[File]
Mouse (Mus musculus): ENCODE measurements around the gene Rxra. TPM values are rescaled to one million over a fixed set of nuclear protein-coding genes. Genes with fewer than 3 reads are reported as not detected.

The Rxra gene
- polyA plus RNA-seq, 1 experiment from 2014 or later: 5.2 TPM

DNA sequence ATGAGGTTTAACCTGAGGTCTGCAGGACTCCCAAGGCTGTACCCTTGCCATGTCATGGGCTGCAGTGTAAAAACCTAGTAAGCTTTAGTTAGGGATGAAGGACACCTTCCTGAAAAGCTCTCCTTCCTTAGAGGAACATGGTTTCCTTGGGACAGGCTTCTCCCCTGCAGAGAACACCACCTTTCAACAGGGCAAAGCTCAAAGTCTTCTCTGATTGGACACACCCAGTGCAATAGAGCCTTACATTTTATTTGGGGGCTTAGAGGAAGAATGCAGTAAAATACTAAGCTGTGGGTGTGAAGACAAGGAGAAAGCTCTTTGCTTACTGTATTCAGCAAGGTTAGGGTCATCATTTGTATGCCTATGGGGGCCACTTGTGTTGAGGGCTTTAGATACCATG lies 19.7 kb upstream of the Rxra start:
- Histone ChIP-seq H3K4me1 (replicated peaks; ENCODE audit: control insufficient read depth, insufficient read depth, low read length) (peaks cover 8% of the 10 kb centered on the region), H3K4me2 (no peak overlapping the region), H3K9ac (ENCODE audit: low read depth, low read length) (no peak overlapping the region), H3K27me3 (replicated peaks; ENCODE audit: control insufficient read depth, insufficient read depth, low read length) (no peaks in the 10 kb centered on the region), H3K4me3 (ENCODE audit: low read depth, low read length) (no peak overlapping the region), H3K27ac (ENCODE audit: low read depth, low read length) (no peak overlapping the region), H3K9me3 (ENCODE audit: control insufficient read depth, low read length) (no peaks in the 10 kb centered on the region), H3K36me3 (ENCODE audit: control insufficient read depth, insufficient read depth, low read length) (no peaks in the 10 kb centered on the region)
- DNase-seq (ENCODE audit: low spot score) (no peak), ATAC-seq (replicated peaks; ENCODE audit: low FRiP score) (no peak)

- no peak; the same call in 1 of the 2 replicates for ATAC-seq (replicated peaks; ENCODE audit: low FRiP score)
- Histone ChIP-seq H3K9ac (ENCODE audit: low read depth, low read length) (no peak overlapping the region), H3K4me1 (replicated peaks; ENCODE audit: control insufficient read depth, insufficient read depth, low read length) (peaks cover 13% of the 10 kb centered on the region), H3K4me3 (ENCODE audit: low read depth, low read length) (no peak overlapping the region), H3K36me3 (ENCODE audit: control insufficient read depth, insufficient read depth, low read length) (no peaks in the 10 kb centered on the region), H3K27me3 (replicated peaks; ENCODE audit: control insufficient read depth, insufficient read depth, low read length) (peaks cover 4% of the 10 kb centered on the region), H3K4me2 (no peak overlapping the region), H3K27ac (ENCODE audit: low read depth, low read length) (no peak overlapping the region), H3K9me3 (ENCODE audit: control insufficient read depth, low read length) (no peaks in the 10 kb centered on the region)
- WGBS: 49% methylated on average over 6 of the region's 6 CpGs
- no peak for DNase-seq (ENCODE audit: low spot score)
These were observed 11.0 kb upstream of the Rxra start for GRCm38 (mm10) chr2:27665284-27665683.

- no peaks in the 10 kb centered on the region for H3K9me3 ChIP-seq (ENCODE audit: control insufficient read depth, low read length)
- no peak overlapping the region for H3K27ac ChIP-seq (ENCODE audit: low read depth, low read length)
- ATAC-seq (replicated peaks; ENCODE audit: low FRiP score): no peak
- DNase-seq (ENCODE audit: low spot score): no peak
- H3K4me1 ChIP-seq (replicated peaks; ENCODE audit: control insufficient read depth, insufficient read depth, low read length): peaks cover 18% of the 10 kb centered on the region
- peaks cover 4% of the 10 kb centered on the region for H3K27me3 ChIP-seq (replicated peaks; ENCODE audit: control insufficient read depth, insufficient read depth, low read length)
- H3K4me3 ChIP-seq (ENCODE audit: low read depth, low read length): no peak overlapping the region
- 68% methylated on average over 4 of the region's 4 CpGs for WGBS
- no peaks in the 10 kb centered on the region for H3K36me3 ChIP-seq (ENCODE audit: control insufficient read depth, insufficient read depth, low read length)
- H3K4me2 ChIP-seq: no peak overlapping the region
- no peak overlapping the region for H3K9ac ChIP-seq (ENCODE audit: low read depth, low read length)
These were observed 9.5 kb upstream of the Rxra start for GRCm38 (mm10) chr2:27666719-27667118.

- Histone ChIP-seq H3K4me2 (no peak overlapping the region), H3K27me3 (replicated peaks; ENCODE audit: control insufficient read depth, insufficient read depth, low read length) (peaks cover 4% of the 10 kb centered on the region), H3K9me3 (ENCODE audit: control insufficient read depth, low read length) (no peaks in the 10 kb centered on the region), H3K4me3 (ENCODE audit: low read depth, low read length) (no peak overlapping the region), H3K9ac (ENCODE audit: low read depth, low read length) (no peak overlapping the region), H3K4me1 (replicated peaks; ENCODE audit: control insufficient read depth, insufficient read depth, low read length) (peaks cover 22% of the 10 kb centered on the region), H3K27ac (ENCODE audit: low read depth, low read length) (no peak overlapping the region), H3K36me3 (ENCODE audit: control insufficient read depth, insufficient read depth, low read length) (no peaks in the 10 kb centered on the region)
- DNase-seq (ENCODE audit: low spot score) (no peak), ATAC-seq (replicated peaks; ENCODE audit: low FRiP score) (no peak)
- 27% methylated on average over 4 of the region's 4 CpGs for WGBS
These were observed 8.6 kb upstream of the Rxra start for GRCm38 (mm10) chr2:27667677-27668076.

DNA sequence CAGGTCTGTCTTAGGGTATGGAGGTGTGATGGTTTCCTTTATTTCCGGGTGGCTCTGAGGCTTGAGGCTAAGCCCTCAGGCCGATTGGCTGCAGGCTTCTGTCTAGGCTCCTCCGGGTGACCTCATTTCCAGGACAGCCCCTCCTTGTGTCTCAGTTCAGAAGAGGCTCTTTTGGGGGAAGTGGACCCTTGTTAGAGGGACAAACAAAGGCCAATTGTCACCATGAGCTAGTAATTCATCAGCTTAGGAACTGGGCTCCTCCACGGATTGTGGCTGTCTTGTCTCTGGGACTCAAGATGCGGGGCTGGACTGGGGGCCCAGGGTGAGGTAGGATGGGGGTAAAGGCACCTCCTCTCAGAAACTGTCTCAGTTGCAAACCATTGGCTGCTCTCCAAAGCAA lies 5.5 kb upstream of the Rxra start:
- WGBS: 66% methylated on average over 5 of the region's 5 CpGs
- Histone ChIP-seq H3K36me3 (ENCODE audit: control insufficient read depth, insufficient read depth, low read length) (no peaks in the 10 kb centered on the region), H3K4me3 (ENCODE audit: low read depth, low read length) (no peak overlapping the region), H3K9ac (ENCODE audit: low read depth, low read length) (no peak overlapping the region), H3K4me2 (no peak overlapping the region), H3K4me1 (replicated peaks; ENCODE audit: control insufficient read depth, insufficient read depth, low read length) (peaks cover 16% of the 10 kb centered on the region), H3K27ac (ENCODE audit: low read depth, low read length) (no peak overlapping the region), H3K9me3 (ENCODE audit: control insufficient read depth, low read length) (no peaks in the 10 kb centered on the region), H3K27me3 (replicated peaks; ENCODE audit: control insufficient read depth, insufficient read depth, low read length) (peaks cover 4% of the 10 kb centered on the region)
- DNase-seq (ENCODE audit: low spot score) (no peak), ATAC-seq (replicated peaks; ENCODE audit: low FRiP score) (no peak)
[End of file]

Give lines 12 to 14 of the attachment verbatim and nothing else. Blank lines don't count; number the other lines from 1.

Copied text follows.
- no peaks in the 10 kb centered on the region for H3K9me3 ChIP-seq (ENCODE audit: control insufficient read depth, low read length)
- no peak overlapping the region for H3K27ac ChIP-seq (ENCODE audit: low read depth, low read length)
- ATAC-seq (replicated peaks; ENCODE audit: low FRiP score): no peak